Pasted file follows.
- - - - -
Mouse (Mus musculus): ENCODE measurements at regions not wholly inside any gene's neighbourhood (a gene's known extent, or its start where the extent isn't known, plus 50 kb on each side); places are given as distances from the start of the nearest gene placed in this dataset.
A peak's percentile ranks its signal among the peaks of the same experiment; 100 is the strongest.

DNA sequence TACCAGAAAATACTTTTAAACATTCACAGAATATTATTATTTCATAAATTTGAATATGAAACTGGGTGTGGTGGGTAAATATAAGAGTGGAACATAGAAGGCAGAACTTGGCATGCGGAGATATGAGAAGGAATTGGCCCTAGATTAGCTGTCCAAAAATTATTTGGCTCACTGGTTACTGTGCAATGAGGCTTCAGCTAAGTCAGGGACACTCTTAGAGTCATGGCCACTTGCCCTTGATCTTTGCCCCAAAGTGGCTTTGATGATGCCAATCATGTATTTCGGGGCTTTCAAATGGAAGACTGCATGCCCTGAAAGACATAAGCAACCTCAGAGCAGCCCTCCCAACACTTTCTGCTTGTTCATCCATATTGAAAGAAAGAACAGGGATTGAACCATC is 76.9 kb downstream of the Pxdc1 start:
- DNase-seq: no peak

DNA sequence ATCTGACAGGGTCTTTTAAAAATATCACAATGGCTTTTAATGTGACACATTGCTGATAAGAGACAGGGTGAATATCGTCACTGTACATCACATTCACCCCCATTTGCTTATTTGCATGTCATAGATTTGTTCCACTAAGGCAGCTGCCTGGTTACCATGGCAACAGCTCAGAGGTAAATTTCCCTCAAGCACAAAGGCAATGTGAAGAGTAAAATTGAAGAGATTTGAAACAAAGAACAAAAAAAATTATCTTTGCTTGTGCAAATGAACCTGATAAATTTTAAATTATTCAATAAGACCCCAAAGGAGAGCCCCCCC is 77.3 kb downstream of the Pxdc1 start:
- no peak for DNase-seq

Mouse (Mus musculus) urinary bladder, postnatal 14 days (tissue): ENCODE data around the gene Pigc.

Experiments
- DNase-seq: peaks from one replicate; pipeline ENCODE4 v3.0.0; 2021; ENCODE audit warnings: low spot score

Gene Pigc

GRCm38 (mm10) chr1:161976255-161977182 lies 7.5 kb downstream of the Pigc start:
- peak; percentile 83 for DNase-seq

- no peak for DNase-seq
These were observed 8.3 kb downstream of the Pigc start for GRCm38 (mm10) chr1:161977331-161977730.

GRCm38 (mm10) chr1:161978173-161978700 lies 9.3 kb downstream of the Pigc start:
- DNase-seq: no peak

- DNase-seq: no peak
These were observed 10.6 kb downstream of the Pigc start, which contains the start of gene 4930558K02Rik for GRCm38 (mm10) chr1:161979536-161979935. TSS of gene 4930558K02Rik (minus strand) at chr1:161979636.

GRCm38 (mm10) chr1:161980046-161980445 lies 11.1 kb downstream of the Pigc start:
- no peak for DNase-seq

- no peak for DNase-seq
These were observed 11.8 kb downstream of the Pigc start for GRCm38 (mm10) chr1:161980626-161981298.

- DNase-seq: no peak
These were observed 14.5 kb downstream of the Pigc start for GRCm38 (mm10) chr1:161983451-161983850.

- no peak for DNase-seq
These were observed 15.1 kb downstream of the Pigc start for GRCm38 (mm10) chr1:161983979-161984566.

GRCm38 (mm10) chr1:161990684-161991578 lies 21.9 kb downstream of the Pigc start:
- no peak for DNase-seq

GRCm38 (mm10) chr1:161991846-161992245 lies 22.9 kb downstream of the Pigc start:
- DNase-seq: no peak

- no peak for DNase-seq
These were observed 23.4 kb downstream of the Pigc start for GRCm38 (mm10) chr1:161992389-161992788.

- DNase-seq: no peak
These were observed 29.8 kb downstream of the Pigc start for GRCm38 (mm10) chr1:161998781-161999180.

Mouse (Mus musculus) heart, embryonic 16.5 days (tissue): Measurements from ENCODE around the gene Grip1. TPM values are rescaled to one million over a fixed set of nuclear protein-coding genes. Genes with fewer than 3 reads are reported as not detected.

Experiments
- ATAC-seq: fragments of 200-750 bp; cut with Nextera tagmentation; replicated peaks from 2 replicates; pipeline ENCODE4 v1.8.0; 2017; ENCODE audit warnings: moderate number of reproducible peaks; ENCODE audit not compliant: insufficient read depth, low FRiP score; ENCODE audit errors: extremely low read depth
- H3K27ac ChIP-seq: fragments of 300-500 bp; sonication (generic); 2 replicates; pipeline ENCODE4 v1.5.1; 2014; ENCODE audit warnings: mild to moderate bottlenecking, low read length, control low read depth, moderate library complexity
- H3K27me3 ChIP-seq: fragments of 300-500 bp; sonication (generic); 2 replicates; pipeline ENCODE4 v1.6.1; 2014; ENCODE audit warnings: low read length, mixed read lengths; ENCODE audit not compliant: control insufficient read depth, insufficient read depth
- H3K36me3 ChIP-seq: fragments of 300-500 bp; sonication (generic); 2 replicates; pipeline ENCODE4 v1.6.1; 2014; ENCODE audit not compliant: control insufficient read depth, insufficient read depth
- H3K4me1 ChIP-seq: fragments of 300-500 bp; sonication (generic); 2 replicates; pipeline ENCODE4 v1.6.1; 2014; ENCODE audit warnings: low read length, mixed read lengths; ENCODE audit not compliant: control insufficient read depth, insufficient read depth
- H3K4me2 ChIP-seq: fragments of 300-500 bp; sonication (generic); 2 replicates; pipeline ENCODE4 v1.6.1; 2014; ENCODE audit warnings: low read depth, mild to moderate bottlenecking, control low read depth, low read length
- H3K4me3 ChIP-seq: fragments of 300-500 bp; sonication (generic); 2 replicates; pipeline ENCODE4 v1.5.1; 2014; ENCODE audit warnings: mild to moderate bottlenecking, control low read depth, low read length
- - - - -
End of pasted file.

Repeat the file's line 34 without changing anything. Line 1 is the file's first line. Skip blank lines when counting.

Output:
These were observed 29.8 kb downstream of the Pigc start for GRCm38 (mm10) chr1:161998781-161999180.